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Essentially, § 174 proscribes the knowledgeable illegal importation of narcotics into the United States and disposition thereafter knowing of the unlawful entry. In lieu of proof of these proscribed activities, the statute also provides that mere proof of possession of narcotics by the defendant is sufficient evidence to authorize conviction unless he explains the possession to the satisfaction of the jury. The authorities interpreting the form of possession required proven to raise the presumption of guilt have consistently held that constructive as well as physical or actual possession suffices. Rodella v. United States, 286 F.2d 306 (9th Cir. 1960), cert. denied, 365 U.S. 889, 81 S.Ct. 1042, 6 L.Ed.2d 199 (1961); United States v. Santore, 290 F.2d 51 (2nd Cir. 1960), cert. denied, 365 U.S. 834, 81 S.Ct. 745, 5 L.Ed.2d 743 (1961); Cellino v. United States, 276 F.2d 941 (9th Cir. 1960); United States v. Landry, 257 F.2d 425 (7th Cir. 1958). Constructive possession, as opposed to physical custody, presupposes a power to exercise dominion and control over the narcotics, susceptible of proof by either direct or circumstantial evidence. Hernandez v. United States, supra; United States v. Jones, supra; Lucero v. United States, 311 F.2d 457 (10th Cir. 1962).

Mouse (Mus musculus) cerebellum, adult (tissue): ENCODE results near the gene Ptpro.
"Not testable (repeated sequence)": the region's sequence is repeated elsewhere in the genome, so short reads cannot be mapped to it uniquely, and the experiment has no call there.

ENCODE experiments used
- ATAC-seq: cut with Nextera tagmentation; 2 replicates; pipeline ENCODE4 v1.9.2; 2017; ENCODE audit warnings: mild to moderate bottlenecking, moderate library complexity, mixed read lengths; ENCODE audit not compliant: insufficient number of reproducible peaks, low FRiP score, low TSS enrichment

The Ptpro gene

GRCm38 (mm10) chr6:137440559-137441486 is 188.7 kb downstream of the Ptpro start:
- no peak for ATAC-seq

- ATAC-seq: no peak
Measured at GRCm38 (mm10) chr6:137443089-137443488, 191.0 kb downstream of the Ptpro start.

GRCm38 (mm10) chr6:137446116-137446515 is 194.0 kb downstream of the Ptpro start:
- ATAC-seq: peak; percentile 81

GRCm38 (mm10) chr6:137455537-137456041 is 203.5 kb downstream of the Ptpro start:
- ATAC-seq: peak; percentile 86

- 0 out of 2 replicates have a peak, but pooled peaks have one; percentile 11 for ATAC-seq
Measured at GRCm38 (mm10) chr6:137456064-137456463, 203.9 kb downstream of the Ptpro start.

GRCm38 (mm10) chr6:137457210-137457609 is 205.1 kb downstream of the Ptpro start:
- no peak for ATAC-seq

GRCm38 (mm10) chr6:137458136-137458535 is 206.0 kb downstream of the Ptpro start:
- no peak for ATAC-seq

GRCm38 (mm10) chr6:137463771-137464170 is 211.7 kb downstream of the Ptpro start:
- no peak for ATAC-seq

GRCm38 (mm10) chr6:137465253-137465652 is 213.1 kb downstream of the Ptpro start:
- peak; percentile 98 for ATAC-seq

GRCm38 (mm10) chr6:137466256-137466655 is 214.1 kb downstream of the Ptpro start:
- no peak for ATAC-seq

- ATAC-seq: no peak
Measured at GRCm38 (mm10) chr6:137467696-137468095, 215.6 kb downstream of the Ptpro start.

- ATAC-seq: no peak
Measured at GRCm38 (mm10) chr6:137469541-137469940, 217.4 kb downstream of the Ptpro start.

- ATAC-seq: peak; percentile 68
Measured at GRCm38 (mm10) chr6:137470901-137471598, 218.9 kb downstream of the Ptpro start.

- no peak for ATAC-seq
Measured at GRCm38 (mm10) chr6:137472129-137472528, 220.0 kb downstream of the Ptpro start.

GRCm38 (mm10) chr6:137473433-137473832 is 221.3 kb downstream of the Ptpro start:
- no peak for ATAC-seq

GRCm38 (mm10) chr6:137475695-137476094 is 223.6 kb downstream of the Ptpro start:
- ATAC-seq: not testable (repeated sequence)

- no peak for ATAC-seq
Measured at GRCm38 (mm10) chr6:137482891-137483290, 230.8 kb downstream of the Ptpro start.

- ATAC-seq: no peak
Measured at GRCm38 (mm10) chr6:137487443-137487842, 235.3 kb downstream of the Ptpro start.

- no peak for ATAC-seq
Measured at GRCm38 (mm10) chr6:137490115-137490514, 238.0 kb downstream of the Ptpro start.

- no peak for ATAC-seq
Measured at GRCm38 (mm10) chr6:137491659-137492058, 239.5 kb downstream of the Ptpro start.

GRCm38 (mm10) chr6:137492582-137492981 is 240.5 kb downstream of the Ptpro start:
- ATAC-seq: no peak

The government, however, may not short-circuit its proof of possession as to appellant on the theory that he aided and abetted the principal offender in whom possession of the drug existed. As succinctly pointed out to the contrary by the court construing this statutory provision in Lucero v. United States, supra, 311 F.2d at 459, actual or constructive possession of the aider and abetter must be proven:


"Otherwise, an aider and abetter would be required to explain away not his possession but the possession of another."


Moreover, the principal's mens rea may not be imputed to the aider and abetter in order to sustain the latter's conviction, but his specific knowledge and intent to commit the crime must be proven by the prosecution. Hernandez v. United States, supra; United States v. Jones, supra; Johnson v. United States, supra.